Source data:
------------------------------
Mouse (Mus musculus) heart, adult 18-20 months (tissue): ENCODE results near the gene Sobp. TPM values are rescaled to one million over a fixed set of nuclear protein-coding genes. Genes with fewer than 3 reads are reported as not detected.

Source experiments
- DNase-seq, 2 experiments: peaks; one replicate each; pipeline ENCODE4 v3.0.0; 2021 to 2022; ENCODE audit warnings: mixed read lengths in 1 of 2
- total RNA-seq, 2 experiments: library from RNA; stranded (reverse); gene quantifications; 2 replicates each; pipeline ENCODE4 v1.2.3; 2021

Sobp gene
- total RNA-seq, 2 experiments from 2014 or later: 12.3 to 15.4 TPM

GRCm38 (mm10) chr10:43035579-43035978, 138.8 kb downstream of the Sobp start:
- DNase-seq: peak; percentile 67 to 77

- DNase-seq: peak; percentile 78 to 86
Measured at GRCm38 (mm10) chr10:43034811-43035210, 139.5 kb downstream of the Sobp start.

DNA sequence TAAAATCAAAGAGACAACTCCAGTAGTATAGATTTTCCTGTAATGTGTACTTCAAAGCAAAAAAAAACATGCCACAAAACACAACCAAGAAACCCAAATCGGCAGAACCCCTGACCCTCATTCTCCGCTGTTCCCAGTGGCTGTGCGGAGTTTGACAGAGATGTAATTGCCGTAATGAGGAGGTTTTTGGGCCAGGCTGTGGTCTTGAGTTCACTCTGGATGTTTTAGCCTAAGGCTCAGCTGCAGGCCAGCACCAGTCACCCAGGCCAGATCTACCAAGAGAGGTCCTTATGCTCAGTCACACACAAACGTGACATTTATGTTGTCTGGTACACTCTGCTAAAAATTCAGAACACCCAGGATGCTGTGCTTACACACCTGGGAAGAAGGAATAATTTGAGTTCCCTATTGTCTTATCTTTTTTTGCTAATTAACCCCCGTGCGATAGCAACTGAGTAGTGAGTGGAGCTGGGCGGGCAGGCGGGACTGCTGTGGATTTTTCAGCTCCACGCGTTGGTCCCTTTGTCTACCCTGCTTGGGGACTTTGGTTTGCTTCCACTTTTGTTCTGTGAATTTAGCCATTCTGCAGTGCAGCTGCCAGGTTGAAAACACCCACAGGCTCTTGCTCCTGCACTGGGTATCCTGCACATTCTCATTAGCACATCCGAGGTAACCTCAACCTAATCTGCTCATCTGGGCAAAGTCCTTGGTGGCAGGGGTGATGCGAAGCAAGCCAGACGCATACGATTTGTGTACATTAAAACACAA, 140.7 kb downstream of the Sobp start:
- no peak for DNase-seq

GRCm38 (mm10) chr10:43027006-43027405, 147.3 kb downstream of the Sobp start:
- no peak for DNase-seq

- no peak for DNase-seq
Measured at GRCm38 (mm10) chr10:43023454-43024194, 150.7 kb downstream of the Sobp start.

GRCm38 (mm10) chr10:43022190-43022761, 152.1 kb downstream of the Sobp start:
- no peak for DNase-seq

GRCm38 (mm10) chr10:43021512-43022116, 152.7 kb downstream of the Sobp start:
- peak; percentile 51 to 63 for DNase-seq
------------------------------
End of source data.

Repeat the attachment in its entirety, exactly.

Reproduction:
Mouse (Mus musculus) heart, adult 18-20 months (tissue): ENCODE results near the gene Sobp. TPM values are rescaled to one million over a fixed set of nuclear protein-coding genes. Genes with fewer than 3 reads are reported as not detected.

Source experiments
- DNase-seq, 2 experiments: peaks; one replicate each; pipeline ENCODE4 v3.0.0; 2021 to 2022; ENCODE audit warnings: mixed read lengths in 1 of 2
- total RNA-seq, 2 experiments: library from RNA; stranded (reverse); gene quantifications; 2 replicates each; pipeline ENCODE4 v1.2.3; 2021

Sobp gene
- total RNA-seq, 2 experiments from 2014 or later: 12.3 to 15.4 TPM

GRCm38 (mm10) chr10:43035579-43035978, 138.8 kb downstream of the Sobp start:
- DNase-seq: peak; percentile 67 to 77

- DNase-seq: peak; percentile 78 to 86
Measured at GRCm38 (mm10) chr10:43034811-43035210, 139.5 kb downstream of the Sobp start.

DNA sequence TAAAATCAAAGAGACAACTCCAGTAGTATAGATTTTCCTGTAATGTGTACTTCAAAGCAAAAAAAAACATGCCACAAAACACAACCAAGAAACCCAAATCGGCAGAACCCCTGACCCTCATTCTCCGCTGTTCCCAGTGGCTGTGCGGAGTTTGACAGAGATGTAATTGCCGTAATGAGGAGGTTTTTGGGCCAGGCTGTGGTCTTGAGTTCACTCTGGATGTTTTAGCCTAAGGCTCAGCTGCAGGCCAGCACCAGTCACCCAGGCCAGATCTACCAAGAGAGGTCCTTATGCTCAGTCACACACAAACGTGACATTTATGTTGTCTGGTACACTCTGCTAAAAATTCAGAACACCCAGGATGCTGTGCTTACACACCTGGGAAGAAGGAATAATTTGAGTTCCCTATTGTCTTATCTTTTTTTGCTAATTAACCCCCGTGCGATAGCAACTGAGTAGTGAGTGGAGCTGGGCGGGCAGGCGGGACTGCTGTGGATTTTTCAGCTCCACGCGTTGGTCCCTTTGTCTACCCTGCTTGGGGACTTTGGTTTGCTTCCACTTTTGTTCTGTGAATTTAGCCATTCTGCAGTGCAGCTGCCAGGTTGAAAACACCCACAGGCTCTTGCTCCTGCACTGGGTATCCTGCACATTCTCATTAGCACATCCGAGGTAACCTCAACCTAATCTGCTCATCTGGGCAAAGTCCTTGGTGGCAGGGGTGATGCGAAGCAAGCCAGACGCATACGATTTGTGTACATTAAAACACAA, 140.7 kb downstream of the Sobp start:
- no peak for DNase-seq

GRCm38 (mm10) chr10:43027006-43027405, 147.3 kb downstream of the Sobp start:
- no peak for DNase-seq

- no peak for DNase-seq
Measured at GRCm38 (mm10) chr10:43023454-43024194, 150.7 kb downstream of the Sobp start.

GRCm38 (mm10) chr10:43022190-43022761, 152.1 kb downstream of the Sobp start:
- no peak for DNase-seq

GRCm38 (mm10) chr10:43021512-43022116, 152.7 kb downstream of the Sobp start:
- peak; percentile 51 to 63 for DNase-seq